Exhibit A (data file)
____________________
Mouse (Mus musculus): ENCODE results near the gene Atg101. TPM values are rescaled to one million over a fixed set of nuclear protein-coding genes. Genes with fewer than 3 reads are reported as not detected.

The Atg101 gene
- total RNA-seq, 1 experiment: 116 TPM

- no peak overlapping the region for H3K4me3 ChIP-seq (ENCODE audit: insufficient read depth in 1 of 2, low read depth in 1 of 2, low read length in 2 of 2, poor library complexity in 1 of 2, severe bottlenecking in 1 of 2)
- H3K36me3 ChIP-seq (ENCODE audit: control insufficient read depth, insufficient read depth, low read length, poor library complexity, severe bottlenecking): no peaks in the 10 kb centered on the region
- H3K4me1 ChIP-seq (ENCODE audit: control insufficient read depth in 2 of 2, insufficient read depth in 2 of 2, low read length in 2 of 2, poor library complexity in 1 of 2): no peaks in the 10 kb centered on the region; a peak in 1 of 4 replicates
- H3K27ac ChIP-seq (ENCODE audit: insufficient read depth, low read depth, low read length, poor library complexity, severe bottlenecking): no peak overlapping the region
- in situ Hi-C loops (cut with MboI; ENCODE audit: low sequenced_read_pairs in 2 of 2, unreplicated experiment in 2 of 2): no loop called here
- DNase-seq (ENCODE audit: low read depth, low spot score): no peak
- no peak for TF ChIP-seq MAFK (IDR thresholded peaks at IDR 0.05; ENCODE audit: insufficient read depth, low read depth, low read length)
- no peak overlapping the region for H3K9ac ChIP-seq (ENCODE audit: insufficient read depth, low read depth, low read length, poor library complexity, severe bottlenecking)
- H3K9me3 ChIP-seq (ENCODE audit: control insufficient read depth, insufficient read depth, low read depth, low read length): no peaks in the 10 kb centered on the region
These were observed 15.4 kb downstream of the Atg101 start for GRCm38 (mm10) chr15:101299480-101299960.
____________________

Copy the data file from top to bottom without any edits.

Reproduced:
Mouse (Mus musculus): ENCODE results near the gene Atg101. TPM values are rescaled to one million over a fixed set of nuclear protein-coding genes. Genes with fewer than 3 reads are reported as not detected.

The Atg101 gene
- total RNA-seq, 1 experiment: 116 TPM

- no peak overlapping the region for H3K4me3 ChIP-seq (ENCODE audit: insufficient read depth in 1 of 2, low read depth in 1 of 2, low read length in 2 of 2, poor library complexity in 1 of 2, severe bottlenecking in 1 of 2)
- H3K36me3 ChIP-seq (ENCODE audit: control insufficient read depth, insufficient read depth, low read length, poor library complexity, severe bottlenecking): no peaks in the 10 kb centered on the region
- H3K4me1 ChIP-seq (ENCODE audit: control insufficient read depth in 2 of 2, insufficient read depth in 2 of 2, low read length in 2 of 2, poor library complexity in 1 of 2): no peaks in the 10 kb centered on the region; a peak in 1 of 4 replicates
- H3K27ac ChIP-seq (ENCODE audit: insufficient read depth, low read depth, low read length, poor library complexity, severe bottlenecking): no peak overlapping the region
- in situ Hi-C loops (cut with MboI; ENCODE audit: low sequenced_read_pairs in 2 of 2, unreplicated experiment in 2 of 2): no loop called here
- DNase-seq (ENCODE audit: low read depth, low spot score): no peak
- no peak for TF ChIP-seq MAFK (IDR thresholded peaks at IDR 0.05; ENCODE audit: insufficient read depth, low read depth, low read length)
- no peak overlapping the region for H3K9ac ChIP-seq (ENCODE audit: insufficient read depth, low read depth, low read length, poor library complexity, severe bottlenecking)
- H3K9me3 ChIP-seq (ENCODE audit: control insufficient read depth, insufficient read depth, low read depth, low read length): no peaks in the 10 kb centered on the region
These were observed 15.4 kb downstream of the Atg101 start for GRCm38 (mm10) chr15:101299480-101299960.